When your little one gets sick for the first time, it can be scary. After all, you may have never had to deal with a sick baby before. How do you know when it’s serious? Should you be reaching for an extra blanket, medication or the doctor’s emergency line? If you’re worried that you may have a sick baby on your hands, the first thing to do is to take a deep breath and ask yourself these questions:
- Is Your Baby Acting Normal?
If you notice your little one is feeling under the weather, start with simple observation. Is your child interacting the way they usually do — making eye contact and eating — or are they too quiet and listless? Are they rubbing their ears? Keep an eye on your baby’s symptoms, and note their behaviours throughout the day. When in doubt, call their doctor.
- How High Is Your Baby’s Fever?
Low-grade fevers typically resolve themselves with time. For an accurate temperature reading, use rectal thermometers. If your child is under 3 months old and has a fever of 38 degrees or over, a trip to the doctor is in order. For children 3 months or older, the number really isn’t important, unless it goes above 38.88 degrees. It is okay to visit your doctor if you’re concerned, but it’s also okay to ride it out, unless you’re dealing with a newborn or there are other symptoms like faster than usual breathing.
- Should You Give Medication or Let the Fever Ride?
Both choices to give and not give medication for a fever are okay. Fever medication doesn’t kill viruses or bacteria; however they keep your child comfortable — which helps you be comfortable. As said, parents should seek medical attention if your newborn has a fever over 38 degrees, but if your child is over 3 months old, reaching for medication is up to you if the number is below 38.88.
Before giving fever reducers to your baby under 3 months, check with your paediatrician. Children under 6 months should not have ibuprofen, and aspirin should be avoided unless instructed by your doctor. Acetaminophen can be taken every four to six hours. Before giving any medication, be sure you check the dosage amounts. Dealing with a sick baby gets hectic, so jot down every time you give mediation to avoid giving too much.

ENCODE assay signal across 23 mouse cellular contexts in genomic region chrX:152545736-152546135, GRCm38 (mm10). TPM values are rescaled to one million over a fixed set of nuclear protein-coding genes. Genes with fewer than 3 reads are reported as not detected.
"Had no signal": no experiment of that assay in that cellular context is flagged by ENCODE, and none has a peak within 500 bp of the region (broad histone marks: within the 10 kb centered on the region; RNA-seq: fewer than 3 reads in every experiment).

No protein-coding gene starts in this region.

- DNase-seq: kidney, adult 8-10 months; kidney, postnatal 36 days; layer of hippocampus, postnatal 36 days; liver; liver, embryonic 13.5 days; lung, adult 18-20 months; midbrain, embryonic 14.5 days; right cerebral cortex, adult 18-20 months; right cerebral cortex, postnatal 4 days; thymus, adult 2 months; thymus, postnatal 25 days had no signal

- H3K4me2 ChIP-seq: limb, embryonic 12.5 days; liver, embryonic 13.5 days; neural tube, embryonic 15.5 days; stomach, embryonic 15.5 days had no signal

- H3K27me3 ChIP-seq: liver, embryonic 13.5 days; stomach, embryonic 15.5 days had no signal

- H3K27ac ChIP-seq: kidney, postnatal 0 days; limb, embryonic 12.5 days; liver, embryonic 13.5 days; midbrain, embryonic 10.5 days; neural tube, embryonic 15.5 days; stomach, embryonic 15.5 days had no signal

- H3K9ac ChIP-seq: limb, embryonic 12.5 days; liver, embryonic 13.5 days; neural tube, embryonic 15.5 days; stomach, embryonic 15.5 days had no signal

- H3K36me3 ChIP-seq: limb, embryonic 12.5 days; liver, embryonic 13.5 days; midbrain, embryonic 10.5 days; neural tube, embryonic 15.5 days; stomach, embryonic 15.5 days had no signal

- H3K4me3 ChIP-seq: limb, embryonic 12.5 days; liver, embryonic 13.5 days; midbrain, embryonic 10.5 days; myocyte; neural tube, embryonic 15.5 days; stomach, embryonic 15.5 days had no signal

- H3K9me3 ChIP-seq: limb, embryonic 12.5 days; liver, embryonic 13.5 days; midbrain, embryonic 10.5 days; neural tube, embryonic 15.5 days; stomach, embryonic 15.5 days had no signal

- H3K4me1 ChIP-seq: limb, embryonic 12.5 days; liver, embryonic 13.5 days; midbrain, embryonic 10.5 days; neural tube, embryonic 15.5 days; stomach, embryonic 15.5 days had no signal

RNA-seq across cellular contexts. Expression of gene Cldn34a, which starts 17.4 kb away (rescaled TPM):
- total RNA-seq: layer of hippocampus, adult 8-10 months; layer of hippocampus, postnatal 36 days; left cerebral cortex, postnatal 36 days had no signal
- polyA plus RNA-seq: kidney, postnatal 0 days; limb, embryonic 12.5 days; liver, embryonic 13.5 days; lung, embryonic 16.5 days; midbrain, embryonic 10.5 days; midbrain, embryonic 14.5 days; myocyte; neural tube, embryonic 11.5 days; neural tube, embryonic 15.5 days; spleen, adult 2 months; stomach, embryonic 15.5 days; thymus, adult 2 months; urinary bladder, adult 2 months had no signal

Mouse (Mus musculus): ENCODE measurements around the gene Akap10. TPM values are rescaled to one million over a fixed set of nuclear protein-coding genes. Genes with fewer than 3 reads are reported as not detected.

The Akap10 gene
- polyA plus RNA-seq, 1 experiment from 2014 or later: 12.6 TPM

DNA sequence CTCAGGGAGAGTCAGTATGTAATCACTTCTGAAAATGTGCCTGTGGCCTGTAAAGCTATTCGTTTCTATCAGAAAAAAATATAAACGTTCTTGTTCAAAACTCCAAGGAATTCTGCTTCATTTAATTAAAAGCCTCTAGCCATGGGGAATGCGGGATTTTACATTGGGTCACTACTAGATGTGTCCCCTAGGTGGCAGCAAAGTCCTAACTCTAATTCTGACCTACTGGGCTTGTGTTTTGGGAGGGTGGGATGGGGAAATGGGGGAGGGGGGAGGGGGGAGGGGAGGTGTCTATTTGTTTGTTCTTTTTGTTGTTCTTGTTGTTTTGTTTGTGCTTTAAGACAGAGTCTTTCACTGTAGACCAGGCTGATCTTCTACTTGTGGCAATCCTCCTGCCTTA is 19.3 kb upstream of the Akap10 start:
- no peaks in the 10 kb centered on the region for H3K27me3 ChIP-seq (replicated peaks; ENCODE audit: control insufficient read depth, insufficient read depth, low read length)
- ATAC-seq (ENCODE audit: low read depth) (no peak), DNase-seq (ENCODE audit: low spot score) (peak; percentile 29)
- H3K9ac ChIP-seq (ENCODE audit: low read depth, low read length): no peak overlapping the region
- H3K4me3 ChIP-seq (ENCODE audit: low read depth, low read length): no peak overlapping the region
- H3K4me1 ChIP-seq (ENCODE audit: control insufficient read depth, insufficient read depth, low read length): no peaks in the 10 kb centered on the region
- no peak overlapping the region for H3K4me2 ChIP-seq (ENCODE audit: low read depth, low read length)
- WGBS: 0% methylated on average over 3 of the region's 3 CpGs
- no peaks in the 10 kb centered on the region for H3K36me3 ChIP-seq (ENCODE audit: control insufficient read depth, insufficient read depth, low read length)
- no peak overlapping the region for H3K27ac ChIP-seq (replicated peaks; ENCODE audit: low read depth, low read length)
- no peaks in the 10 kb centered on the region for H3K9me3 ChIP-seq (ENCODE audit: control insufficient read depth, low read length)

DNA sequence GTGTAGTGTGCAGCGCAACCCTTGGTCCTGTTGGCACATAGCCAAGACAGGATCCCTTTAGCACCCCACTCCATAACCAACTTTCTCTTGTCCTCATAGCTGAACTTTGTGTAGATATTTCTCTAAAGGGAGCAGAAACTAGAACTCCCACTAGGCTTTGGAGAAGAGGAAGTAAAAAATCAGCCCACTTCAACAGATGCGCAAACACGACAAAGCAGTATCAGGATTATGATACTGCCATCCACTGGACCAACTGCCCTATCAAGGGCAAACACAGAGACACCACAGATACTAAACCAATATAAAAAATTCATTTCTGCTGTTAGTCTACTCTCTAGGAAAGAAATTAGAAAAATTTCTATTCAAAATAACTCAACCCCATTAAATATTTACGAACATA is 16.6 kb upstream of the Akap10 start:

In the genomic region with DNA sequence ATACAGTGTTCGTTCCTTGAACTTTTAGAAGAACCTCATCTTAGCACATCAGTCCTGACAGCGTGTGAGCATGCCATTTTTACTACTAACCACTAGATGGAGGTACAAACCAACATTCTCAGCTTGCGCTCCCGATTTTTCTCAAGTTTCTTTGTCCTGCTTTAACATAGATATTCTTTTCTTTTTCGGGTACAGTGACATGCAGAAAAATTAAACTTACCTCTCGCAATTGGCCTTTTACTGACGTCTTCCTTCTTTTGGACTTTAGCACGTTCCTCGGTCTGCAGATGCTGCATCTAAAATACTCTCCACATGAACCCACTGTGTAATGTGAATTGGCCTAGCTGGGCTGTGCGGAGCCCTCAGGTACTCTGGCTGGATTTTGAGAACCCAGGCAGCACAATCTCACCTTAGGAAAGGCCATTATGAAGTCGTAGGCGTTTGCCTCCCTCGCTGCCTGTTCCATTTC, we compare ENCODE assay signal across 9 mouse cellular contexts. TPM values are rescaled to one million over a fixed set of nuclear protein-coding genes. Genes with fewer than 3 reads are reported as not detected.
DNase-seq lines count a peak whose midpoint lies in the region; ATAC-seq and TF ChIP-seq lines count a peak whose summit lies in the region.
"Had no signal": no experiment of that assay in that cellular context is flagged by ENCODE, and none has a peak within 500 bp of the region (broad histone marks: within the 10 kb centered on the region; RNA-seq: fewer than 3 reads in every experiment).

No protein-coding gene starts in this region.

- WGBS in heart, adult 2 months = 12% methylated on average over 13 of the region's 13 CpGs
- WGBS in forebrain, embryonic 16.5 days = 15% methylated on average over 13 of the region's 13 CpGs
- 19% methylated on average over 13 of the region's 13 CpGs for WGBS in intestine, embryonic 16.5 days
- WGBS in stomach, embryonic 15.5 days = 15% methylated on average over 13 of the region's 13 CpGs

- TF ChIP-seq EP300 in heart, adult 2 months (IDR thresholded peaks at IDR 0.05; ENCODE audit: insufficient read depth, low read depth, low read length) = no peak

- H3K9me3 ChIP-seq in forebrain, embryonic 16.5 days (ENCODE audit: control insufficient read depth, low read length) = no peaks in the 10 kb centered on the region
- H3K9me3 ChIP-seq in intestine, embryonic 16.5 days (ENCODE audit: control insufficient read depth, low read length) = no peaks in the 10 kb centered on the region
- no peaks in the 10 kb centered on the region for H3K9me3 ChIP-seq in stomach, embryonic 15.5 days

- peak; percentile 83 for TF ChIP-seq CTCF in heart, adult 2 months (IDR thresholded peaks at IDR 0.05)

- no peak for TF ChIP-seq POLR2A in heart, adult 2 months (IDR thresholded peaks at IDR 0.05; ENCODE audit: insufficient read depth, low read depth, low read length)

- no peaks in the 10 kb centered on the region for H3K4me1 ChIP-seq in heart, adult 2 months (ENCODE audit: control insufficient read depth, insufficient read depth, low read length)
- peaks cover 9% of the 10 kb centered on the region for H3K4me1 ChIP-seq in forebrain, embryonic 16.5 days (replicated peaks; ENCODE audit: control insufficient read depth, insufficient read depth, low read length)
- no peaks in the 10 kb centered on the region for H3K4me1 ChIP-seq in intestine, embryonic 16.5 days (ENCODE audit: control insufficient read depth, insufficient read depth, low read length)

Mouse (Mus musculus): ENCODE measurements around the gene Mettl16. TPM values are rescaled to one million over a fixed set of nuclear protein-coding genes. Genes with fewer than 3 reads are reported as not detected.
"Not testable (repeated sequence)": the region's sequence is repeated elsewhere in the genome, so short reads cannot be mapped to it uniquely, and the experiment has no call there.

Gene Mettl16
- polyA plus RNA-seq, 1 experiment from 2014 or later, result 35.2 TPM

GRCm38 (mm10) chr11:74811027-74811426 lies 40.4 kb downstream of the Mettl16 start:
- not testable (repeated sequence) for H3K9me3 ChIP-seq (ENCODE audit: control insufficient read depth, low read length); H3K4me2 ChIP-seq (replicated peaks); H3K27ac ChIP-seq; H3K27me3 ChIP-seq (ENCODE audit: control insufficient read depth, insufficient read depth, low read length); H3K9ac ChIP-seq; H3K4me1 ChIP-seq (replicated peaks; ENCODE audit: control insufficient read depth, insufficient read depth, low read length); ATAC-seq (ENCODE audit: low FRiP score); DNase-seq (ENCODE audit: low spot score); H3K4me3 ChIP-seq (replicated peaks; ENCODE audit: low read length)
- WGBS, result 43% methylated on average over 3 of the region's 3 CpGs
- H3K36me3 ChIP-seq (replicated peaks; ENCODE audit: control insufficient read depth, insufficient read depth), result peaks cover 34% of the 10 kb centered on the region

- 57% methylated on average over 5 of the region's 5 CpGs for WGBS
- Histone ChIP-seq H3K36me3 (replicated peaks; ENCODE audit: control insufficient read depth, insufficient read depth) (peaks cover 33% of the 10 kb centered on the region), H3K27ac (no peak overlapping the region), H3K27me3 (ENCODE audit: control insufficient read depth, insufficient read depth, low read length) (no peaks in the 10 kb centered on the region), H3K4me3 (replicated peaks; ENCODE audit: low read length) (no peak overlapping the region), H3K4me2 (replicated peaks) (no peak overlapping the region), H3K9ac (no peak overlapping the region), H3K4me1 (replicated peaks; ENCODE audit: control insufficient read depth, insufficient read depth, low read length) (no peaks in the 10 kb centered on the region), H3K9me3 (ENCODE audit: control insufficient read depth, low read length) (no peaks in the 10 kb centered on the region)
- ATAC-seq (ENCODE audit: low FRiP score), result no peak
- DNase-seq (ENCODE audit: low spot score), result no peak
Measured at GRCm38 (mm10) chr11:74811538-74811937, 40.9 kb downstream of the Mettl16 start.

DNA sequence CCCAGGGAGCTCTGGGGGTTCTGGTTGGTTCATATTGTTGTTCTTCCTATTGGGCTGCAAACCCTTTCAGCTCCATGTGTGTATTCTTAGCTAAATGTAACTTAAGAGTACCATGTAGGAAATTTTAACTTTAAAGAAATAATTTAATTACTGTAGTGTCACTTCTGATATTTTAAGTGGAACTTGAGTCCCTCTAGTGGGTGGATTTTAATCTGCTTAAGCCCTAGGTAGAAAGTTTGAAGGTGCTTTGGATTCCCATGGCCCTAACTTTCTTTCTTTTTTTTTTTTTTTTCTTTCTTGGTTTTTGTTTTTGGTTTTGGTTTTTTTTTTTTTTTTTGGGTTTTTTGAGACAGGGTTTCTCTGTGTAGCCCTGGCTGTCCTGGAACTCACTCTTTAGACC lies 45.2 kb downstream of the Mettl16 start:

If your baby seems distressed, comforting them is more important than bringing a low fever down. Look to your baby for cues about how to make them comfortable. Sometimes, light dressing will be best, but avoid bundling them up, even if they have the chills. Instead, make sure the room is at a comfortable temperature, and hold baby against your warm body. Babies typically respond well to snuggling and the comfort of skin-on-skin touch when they aren’t feeling well.
- How Do You Keep Your Sick Baby Nourished?
It is important to keep your little one hydrated when they’re not feeling well. You might want water, but breast milk or infant electrolyte solution is better for babies. Water is okay for babies older than 6 months, but younger than that, their kidneys can’t handle straight water.
Parents should keep track of nappy changes, too: check with the doctor if your infant is vomiting and has diarrhoea, without producing many wet diapers. This could be a sign of dehydration, so inform your paediatrician if you’re concerned.
If you talk to a thousand parents, you’ll get a thousand different suggestions for taking care of a sick baby. You know your baby better than anyone else, so go with your gut. Trust your instincts, and if you are worried, call their doctor.
* This article is for general informational purposes only. It is not intended nor implied to be providing medical advice and is not a substitute for such advice. The reader should always consult a health care provider concerning any medical condition or treatment plan. Neither Care.com nor the author assumes any responsibility or liability with respect to use of any information contained herein.